A comparison of an unmanned survey vessel to manned vessels for nearshore tidal current and transport measurements
The focus of marine autonomous vehicles has largely been for offshore applications. The use of such observational platforms in estuaries and coastal embayments has been limited by the designs of the widely used AUVs, which are mostly for open ocean studies. Here we discuss the development and testing of an automated unmanned boat for shallow water use for (1) current velocities using an acoustic Doppler current profiler, (2) bathymetry using an echo sounder, (3) seabed configuration using a side-scan sonar, or (4) shallow, sub-bottom stratigraphy using a chirp sonar. After 91 h and 453 km of total distance surveyed, results demonstrate the numerous advantages this automated boat (Auto-boat) possesses over manned survey vessels. For example, the Auto-boat had the advantage in the accuracy of repeating a planned route continuously over at least a tidal cycle to resolve tidal and subtidal current velocity profiles. It provides endurance, energy efficiency, ease of operation, and capability of coverage of shallow areas close to shore.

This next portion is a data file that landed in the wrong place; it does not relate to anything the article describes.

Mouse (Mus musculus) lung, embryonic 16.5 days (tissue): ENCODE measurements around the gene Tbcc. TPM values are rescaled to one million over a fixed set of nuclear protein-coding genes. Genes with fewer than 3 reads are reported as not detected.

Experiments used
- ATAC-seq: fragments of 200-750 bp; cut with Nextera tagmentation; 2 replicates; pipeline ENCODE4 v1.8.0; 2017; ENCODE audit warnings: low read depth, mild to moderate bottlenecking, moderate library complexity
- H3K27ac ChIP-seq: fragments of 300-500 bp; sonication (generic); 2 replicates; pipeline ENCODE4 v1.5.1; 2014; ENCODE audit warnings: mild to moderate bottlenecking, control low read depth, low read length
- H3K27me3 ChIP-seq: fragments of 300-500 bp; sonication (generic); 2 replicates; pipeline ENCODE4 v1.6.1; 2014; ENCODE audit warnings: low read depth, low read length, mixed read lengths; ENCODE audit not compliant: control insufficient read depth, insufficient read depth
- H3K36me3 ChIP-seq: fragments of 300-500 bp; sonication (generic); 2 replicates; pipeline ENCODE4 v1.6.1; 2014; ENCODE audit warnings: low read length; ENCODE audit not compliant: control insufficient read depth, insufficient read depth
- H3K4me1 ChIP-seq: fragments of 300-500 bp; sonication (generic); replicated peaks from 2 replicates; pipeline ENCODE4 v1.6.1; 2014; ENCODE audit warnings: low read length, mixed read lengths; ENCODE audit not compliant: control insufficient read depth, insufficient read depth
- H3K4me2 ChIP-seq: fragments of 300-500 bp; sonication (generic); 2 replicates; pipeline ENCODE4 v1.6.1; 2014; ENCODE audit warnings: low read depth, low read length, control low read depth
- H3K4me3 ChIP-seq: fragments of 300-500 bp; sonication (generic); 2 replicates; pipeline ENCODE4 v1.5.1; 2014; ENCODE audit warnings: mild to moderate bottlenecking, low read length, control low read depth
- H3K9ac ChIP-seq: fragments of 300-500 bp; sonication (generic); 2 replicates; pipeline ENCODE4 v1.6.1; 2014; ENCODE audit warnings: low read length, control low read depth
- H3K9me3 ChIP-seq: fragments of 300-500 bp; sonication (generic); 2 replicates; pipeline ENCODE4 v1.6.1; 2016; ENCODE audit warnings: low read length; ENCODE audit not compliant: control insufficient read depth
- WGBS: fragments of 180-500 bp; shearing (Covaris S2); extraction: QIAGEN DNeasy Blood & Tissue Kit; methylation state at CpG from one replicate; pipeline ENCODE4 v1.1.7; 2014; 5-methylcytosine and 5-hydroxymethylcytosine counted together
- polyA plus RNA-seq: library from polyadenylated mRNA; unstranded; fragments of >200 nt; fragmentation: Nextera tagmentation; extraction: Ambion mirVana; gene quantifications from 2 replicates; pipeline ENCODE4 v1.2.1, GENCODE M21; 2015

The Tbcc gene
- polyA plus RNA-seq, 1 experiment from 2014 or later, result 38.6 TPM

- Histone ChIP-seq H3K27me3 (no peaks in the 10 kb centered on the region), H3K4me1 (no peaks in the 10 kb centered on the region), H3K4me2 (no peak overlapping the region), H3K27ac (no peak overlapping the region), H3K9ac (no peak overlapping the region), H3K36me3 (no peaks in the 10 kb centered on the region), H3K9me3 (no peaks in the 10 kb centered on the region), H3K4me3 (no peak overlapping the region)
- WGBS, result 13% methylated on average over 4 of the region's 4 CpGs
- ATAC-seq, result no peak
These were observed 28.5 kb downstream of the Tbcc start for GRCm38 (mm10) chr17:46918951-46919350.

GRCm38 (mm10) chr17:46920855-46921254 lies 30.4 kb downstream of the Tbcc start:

Publication Source (Journal or Book title)
Marine Technology Society Journal
Weeks, E., Li, C., Roberts, H., Shaw, R., & Walker, N. (2011). A comparison of an unmanned survey vessel to manned vessels for nearshore tidal current and transport measurements. Marine Technology Society Journal, 45 (5), 71-77. https://doi.org/10.4031/MTSJ.45.5.7